As a small child I learned many valuable life lessons from my mother — how to brush my teeth, remembering to say "please" and "thank you," and what a really, really ill-advised idea it is to throw a grade school report card laden with D's and F's down the sewer.
Yeah, that was a really, really bad idea. She was not amused. Nor were the Sisters of the Consecrated Thumbscrews.
Time passes. And so, too, do the lessons to be gleaned from a mother over a lifetime. My mother, Ruth Ruth, has chosen to live and lead by example, even if the example from time to time was Eva Perón.
She was a strict, stubborn mother in my childhood and she remains so today at 90, dismissive of all things Democrat, bored by the glacial pace of baseball and descending into a deep gloom with the end of each National Football League season.
But maternal lessons, too, can come from unexpected quarters that sneak up on you before you realize it.
The last year has brought considerable changes to our lives. Both my mother and the 92-year-old Matriarch-In-Law moved from Naples and Chicago, respectively, to Tampa. It was time.
Despite the vicissitudes of the years both women remain remarkably vital, living relatively independent lives without the need of a cane or a walker or a wheelchair. Both women are engaged in the affairs of the day and enjoy social interaction.
One them — ahem — enjoys her daily glass of wine and will not turn down a vodka on the rocks should it be offered.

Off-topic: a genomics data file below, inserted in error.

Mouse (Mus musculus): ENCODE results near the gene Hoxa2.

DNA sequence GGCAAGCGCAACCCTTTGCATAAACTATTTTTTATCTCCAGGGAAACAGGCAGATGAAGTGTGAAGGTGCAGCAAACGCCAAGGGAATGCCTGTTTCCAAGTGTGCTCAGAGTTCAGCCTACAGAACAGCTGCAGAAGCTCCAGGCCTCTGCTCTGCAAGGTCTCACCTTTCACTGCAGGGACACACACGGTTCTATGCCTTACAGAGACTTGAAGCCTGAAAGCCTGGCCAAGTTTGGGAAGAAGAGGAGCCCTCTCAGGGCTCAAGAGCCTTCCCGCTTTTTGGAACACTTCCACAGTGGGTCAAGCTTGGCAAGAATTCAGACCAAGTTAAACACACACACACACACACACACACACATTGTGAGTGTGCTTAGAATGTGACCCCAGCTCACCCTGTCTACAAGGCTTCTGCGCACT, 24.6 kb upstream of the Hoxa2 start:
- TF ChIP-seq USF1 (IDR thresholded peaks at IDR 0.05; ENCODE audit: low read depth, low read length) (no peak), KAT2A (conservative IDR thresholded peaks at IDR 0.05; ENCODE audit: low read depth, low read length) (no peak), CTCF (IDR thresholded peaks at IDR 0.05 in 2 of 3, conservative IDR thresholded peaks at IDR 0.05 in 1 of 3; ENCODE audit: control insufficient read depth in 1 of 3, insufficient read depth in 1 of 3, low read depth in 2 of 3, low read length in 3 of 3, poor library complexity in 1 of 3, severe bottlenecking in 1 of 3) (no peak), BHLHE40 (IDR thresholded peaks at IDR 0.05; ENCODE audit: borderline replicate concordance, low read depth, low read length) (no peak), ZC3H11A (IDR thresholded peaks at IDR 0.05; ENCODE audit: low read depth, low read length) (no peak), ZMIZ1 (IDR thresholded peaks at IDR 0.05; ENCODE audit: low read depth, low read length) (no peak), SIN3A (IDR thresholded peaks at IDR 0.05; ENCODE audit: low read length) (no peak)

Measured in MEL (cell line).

More important, both women have given us a great gift — a master class on how to age with dignity.
"These aren't the golden years," the Matriarch-In-Law ruminated not too long ago. "These are the rust years." Ah, so much to look forward to.
Still, despite the aches, the pains, the irritations, the frustrations of contending with a body holding a grudge, both women insist on living their lives as best as they can on their own terms.
We are taking copious notes. Isn't that what any good mother should do? Provide a template for how to accept and deal with the inevitable challenges and, yes, joys of the advancing years. What other choice do they have? They are still parents, even if their children are card-carrying AARP members.
We took them both to dinner recently. At first blush this could have been a combustible situation. Ruth Ruth is an archconservative Republican who still believes Richard Nixon was railroaded. The Matriarch-In-Law is a Roosevelt "New Deal" Democrat who voted for Barack Obama.
But as it turned out, the Bombshell of the Balkans and I were treated to our own hilarious Golden Girls episode as the two women dished on life at their respective retirement facilities.
It seems the characters in Grumpy Old Men have been reborn and are in residence in the nation's retirement homes. And if there really is a growing shortage of cod in the ocean's waters it is only because it seems to be served morning, noon, night and for snacks: baked cod, steamed cod, breaded cod, cod on a stick, cod surprise, perhaps even cod a la mode.
And therein lies the secret of enduring the passage of time. Both women have experienced family crises, health problems and the unavoidable ticking of the clock.
But they've never forgotten the healing and sustaining power of laughter, which I could have used a bit more of 50-plus years ago when I tossed that report card down the sewer.